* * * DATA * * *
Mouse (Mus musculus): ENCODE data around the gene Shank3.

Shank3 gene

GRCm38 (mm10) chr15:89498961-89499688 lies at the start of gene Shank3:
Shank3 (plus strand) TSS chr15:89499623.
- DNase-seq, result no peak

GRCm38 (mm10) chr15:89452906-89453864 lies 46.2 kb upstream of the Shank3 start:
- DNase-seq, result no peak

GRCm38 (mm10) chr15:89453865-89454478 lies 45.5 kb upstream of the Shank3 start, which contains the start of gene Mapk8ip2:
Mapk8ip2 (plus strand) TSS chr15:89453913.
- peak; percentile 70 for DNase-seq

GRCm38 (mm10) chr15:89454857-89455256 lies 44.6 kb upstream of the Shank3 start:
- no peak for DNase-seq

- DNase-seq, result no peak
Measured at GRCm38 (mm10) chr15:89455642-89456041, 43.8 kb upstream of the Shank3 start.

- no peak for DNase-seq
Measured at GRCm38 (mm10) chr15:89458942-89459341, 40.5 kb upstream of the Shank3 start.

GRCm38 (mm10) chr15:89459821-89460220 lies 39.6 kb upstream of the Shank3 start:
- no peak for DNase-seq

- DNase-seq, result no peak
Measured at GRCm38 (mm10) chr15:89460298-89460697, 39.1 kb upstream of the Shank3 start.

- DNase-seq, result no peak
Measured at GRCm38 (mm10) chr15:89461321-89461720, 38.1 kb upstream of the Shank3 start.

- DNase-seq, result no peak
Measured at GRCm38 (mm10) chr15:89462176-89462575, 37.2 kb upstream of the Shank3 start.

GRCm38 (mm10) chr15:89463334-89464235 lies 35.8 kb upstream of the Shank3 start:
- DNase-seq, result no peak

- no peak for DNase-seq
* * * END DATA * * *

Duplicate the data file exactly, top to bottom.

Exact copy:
Mouse (Mus musculus): ENCODE data around the gene Shank3.

Shank3 gene

GRCm38 (mm10) chr15:89498961-89499688 lies at the start of gene Shank3:
Shank3 (plus strand) TSS chr15:89499623.
- DNase-seq, result no peak

GRCm38 (mm10) chr15:89452906-89453864 lies 46.2 kb upstream of the Shank3 start:
- DNase-seq, result no peak

GRCm38 (mm10) chr15:89453865-89454478 lies 45.5 kb upstream of the Shank3 start, which contains the start of gene Mapk8ip2:
Mapk8ip2 (plus strand) TSS chr15:89453913.
- peak; percentile 70 for DNase-seq

GRCm38 (mm10) chr15:89454857-89455256 lies 44.6 kb upstream of the Shank3 start:
- no peak for DNase-seq

- DNase-seq, result no peak
Measured at GRCm38 (mm10) chr15:89455642-89456041, 43.8 kb upstream of the Shank3 start.

- no peak for DNase-seq
Measured at GRCm38 (mm10) chr15:89458942-89459341, 40.5 kb upstream of the Shank3 start.

GRCm38 (mm10) chr15:89459821-89460220 lies 39.6 kb upstream of the Shank3 start:
- no peak for DNase-seq

- DNase-seq, result no peak
Measured at GRCm38 (mm10) chr15:89460298-89460697, 39.1 kb upstream of the Shank3 start.

- DNase-seq, result no peak
Measured at GRCm38 (mm10) chr15:89461321-89461720, 38.1 kb upstream of the Shank3 start.

- DNase-seq, result no peak
Measured at GRCm38 (mm10) chr15:89462176-89462575, 37.2 kb upstream of the Shank3 start.

GRCm38 (mm10) chr15:89463334-89464235 lies 35.8 kb upstream of the Shank3 start:
- DNase-seq, result no peak

- no peak for DNase-seq